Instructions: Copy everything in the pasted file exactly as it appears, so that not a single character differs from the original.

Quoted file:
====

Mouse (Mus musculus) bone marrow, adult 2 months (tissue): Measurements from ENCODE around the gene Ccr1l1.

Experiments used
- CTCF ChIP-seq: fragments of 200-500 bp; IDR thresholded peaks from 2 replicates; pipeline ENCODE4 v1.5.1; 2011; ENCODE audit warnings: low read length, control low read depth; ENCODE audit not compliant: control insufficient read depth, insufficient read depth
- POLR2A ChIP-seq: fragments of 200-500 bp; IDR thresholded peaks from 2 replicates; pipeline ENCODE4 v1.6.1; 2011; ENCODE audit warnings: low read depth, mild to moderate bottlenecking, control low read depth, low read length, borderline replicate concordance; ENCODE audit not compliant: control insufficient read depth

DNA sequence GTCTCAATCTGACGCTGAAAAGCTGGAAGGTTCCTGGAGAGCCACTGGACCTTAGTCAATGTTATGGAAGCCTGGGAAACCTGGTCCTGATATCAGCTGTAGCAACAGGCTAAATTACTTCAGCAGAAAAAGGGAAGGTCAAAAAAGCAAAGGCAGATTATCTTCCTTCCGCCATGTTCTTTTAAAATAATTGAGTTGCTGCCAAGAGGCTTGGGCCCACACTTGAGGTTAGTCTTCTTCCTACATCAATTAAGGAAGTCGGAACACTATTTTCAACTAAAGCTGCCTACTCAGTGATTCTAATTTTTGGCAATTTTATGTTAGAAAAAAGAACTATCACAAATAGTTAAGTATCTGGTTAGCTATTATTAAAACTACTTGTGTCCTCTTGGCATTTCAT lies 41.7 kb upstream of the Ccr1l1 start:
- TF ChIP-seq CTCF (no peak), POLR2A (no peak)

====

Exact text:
Mouse (Mus musculus) bone marrow, adult 2 months (tissue): Measurements from ENCODE around the gene Ccr1l1.

Experiments used
- CTCF ChIP-seq: fragments of 200-500 bp; IDR thresholded peaks from 2 replicates; pipeline ENCODE4 v1.5.1; 2011; ENCODE audit warnings: low read length, control low read depth; ENCODE audit not compliant: control insufficient read depth, insufficient read depth
- POLR2A ChIP-seq: fragments of 200-500 bp; IDR thresholded peaks from 2 replicates; pipeline ENCODE4 v1.6.1; 2011; ENCODE audit warnings: low read depth, mild to moderate bottlenecking, control low read depth, low read length, borderline replicate concordance; ENCODE audit not compliant: control insufficient read depth

DNA sequence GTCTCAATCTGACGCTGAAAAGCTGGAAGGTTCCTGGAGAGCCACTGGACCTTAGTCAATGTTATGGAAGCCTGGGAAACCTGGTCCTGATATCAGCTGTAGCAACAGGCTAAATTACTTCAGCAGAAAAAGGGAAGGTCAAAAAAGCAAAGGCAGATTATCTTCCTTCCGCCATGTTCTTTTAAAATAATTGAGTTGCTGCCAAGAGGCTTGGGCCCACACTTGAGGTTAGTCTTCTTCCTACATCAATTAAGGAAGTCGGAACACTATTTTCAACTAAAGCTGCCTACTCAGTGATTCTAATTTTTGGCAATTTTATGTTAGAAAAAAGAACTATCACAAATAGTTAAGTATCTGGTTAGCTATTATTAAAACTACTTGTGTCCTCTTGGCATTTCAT lies 41.7 kb upstream of the Ccr1l1 start:
- TF ChIP-seq CTCF (no peak), POLR2A (no peak)